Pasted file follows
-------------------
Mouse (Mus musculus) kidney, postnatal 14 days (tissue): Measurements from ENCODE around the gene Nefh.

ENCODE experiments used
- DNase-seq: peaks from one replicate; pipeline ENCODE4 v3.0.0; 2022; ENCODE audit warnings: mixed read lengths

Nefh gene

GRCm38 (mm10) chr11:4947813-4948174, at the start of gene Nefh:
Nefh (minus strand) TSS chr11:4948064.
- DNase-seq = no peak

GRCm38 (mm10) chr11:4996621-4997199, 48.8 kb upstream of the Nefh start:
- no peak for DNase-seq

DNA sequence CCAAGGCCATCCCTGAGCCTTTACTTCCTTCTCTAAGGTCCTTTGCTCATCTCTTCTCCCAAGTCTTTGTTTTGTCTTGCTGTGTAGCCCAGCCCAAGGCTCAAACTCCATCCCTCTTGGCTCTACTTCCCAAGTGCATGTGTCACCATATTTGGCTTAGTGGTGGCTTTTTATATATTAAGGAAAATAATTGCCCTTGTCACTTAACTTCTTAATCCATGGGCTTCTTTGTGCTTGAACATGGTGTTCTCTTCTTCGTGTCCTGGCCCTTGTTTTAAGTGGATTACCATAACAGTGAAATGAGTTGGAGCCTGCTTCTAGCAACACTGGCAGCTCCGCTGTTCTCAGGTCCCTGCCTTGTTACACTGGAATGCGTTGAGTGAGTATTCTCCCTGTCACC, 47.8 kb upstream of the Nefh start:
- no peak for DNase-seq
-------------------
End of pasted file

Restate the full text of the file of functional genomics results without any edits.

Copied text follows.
Mouse (Mus musculus) kidney, postnatal 14 days (tissue): Measurements from ENCODE around the gene Nefh.

ENCODE experiments used
- DNase-seq: peaks from one replicate; pipeline ENCODE4 v3.0.0; 2022; ENCODE audit warnings: mixed read lengths

Nefh gene

GRCm38 (mm10) chr11:4947813-4948174, at the start of gene Nefh:
Nefh (minus strand) TSS chr11:4948064.
- DNase-seq = no peak

GRCm38 (mm10) chr11:4996621-4997199, 48.8 kb upstream of the Nefh start:
- no peak for DNase-seq

DNA sequence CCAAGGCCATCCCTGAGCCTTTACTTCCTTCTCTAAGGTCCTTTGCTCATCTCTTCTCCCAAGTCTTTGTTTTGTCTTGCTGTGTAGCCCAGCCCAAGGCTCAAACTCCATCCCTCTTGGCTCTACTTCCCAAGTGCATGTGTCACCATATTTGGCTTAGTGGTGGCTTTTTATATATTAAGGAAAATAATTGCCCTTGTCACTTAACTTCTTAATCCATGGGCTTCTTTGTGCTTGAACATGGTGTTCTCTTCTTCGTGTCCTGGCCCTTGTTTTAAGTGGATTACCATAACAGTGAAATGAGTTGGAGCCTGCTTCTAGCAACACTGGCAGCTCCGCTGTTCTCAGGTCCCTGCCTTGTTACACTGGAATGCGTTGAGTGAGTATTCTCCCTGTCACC, 47.8 kb upstream of the Nefh start:
- no peak for DNase-seq